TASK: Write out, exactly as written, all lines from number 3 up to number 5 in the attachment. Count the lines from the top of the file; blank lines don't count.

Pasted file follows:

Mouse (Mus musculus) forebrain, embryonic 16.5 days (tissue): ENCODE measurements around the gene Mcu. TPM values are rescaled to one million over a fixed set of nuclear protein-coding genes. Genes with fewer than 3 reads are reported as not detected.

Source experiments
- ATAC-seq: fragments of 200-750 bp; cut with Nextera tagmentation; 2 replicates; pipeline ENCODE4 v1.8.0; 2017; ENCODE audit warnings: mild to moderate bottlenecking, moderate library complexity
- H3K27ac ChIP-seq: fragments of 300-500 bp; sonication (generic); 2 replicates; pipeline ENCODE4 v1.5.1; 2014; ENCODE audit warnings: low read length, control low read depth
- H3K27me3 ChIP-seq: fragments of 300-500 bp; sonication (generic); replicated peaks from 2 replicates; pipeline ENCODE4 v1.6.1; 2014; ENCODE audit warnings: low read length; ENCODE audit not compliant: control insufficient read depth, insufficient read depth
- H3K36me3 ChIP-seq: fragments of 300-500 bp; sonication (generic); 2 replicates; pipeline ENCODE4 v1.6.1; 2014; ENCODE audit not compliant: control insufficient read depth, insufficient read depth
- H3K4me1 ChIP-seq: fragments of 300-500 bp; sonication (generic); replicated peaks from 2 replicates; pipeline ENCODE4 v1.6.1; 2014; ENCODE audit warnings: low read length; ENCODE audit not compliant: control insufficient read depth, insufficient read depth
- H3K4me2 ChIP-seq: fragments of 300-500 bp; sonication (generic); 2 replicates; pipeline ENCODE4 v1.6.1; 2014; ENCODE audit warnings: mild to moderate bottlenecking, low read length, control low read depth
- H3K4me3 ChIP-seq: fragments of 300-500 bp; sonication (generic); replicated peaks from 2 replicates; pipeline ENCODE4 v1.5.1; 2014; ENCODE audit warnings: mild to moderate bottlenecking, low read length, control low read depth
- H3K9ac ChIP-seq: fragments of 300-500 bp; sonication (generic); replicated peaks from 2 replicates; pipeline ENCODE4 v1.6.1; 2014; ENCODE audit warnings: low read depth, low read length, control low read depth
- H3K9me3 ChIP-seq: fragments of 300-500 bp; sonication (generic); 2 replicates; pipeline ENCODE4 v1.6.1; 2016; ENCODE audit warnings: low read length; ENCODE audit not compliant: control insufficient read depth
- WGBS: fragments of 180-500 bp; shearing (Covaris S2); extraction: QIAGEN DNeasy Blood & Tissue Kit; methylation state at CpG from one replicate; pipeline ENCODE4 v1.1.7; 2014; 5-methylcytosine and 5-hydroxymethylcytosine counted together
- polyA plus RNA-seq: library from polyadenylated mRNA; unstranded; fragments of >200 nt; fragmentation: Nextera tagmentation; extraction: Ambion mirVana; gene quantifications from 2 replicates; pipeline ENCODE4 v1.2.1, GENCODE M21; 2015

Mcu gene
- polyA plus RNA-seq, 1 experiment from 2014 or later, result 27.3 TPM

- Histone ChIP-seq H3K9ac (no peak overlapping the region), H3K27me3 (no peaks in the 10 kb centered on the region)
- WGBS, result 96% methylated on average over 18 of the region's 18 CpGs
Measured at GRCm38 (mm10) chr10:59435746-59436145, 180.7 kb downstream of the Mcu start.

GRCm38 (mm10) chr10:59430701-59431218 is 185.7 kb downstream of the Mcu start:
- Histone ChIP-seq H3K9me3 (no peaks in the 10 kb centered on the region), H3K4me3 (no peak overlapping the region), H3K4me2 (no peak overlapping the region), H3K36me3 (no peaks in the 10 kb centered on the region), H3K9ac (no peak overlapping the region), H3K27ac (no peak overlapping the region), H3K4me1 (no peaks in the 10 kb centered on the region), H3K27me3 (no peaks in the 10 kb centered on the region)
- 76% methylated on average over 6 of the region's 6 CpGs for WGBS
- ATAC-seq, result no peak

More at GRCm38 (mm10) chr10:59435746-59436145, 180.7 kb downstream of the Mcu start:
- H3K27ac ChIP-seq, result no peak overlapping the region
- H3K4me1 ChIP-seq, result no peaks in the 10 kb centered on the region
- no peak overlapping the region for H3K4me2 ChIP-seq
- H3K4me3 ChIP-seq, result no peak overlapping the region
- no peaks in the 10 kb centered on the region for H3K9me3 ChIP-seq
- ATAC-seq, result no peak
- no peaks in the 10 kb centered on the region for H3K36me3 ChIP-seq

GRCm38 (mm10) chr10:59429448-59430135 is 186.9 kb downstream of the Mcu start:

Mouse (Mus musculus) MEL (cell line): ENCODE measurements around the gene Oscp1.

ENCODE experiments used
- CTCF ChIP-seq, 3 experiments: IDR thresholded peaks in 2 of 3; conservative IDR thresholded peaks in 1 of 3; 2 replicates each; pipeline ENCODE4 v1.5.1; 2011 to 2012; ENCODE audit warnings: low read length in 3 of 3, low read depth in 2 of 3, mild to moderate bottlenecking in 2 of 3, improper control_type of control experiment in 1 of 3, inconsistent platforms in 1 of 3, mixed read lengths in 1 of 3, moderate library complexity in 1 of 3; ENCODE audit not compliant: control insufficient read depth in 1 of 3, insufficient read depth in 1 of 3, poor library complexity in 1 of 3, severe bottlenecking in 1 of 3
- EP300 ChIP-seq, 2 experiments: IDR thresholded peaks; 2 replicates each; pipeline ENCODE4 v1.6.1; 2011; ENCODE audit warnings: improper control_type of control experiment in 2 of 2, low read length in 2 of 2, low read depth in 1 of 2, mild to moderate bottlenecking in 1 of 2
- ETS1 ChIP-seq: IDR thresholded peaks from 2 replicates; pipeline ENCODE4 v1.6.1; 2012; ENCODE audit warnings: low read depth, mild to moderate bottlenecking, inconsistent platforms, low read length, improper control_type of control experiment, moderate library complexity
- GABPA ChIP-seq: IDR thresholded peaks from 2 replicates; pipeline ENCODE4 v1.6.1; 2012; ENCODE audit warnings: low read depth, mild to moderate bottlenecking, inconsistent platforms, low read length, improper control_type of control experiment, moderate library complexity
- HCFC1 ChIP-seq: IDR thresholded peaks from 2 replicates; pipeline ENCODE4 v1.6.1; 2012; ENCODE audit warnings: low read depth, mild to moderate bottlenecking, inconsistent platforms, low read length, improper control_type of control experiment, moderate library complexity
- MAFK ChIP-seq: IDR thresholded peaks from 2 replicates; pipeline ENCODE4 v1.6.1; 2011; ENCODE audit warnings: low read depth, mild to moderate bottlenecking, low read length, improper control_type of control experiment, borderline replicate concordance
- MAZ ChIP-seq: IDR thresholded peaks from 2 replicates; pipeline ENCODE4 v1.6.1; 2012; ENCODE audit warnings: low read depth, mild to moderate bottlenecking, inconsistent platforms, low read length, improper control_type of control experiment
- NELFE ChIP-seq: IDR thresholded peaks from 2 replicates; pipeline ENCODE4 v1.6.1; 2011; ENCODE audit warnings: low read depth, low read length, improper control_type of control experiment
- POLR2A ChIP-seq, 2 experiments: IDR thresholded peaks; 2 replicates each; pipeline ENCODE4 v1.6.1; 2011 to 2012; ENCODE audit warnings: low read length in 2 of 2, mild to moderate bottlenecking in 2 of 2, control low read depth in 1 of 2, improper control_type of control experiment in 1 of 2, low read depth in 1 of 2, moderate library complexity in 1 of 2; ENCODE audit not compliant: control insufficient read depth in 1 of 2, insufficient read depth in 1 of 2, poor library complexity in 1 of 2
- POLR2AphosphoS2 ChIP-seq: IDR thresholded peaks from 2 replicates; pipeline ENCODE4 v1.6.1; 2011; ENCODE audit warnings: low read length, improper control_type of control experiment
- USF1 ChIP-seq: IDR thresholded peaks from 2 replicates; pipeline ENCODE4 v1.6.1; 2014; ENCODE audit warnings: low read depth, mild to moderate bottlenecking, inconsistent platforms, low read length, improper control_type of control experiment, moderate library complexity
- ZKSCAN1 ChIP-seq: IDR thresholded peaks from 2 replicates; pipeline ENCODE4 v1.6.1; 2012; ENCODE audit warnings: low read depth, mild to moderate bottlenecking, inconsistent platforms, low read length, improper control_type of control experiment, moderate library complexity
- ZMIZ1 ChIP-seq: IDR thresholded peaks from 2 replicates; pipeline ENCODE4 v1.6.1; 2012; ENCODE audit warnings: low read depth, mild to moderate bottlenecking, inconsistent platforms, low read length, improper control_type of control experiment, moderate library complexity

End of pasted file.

- ATAC-seq: fragments of 200-750 bp; cut with Nextera tagmentation; 2 replicates; pipeline ENCODE4 v1.8.0; 2017; ENCODE audit warnings: mild to moderate bottlenecking, moderate library complexity
- H3K27ac ChIP-seq: fragments of 300-500 bp; sonication (generic); 2 replicates; pipeline ENCODE4 v1.5.1; 2014; ENCODE audit warnings: low read length, control low read depth
- H3K27me3 ChIP-seq: fragments of 300-500 bp; sonication (generic); replicated peaks from 2 replicates; pipeline ENCODE4 v1.6.1; 2014; ENCODE audit warnings: low read length; ENCODE audit not compliant: control insufficient read depth, insufficient read depth